So the prime requirement for Labour’s next leader is bloody-mindedness, and an ability to push through policies that trade union backers and many activists will dislike. On this score Yvette Cooper looks the best bet. Her chief rival, Andy Burnham, looks too flexible. The potential third candidate, Liz Kendall, is the one I personally find the most attractive – but she has much less of a track record, and their must be doubts as to how much clout she would have if she won.

Labour: a return will be hard but it is not hopeless

After a bit of introspection on the sorry state of Britain’s Liberal Democrats, I am moving on to consider the not quite so sorry state of the Labour Party. The party was all but wiped out by the SNP in Scotland, experiencing some of the most spectacular swings ever seen in British politics. In England and Wales the party completed the Conservative demolition of the Lib Dems, picked up George Galloway’s Respect seat, but made little headway against the Conservatives, even losing some seats. And that from a historic low point in 2010. It was its worst result in seats in the post war era. What to make of this?

This bad result has led to not a few doom-laden pronouncements from party insiders and columnists, about how the party could be out of power forever unless it sorts itself out. My first reaction is to remember the quote from Macbeth: “It is a tale told by an idiot, full of sound and fury, signifying nothing”. I remember similar pronouncements after the 1992 election… before a turn of events that led to Labour’s biggest ever victory in 1997. The Conservative majority is narrow, and that party is riven by its own divisions, notably over Europe. In England Labour has convincingly seen off its main rival, the Lib Dems. Another rival, the Greens, and Plaid Cymru, its main rival in Wales, failed to advance. Ukip, its last important rival, looks in complete disarray.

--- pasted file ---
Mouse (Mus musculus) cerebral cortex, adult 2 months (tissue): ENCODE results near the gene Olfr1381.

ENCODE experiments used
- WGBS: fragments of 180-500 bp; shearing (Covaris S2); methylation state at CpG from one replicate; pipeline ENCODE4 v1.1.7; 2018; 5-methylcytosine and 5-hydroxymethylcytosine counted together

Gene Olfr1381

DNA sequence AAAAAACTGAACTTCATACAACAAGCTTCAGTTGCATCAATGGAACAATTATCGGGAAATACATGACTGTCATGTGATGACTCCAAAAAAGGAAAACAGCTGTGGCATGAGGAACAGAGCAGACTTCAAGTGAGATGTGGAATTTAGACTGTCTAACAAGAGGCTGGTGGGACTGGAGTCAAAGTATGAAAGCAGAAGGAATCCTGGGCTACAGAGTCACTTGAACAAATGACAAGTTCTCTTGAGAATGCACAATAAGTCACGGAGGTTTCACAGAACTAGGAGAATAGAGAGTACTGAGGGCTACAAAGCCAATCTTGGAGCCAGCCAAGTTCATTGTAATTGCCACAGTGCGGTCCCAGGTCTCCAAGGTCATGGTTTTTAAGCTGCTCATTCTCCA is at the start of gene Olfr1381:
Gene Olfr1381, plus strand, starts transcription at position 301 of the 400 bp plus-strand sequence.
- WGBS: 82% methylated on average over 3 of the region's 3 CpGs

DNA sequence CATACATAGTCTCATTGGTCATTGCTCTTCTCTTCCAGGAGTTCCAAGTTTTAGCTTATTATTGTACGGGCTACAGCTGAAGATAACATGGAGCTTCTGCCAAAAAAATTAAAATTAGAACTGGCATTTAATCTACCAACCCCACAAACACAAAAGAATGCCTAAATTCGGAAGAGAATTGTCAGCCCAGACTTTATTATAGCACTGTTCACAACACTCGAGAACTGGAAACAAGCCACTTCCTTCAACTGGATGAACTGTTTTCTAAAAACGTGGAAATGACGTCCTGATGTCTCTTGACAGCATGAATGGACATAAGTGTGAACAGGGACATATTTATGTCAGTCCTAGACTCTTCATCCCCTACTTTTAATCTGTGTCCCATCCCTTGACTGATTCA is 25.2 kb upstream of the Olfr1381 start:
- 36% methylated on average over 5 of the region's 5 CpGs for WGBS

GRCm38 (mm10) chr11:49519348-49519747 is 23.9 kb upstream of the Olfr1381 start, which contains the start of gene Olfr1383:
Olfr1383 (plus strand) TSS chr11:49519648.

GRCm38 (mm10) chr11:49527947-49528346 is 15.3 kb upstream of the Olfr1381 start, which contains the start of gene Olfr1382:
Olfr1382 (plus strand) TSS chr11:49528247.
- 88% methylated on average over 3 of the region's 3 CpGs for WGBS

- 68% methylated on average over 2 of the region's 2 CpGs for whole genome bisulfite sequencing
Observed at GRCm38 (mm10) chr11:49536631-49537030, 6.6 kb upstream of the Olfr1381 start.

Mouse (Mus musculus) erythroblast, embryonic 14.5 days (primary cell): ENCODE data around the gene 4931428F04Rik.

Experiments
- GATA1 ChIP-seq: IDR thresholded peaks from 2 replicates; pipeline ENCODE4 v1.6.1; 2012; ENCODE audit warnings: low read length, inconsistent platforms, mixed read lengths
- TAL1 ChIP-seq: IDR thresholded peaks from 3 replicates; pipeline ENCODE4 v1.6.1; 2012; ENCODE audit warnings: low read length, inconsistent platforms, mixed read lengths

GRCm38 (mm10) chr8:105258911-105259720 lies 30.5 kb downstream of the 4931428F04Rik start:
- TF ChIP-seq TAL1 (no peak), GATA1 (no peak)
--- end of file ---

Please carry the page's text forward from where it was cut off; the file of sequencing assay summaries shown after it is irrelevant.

But it won’t do just to blame Labour’s defeat on tactical mistakes by its leader Ed Miliband, who resigned after the result. It was clear enough what direction Mr Miliband was going to take when he stood for the leadership in 2010, and overall he delivered it with a great deal of competence. Most Labour insiders were, as Mr Miliband memorably said of the Lib Dem association with Tory policies in coalition, complicit. He, and most of the party, wanted Labour to bounce back quickly, with a smart step towards its roots on the political left, but without having any major internal political bust ups on policy. They were relying on the coalition parties to lose the election, rather than get onto the front foot themselves. We must remember that in those early coalition years, with the scale of government cuts becoming evident, that there was outrage. Those on the left saw what was happening as an evil attack by the privileged Tories on wider society. Those of a more centrist viewpoint were persuaded by Keynesian economists that the government was making a catastrophic error. The two factions could unite in their condemnation of the government without having to agree on the optimal size of the state, or how to lift economic productivity.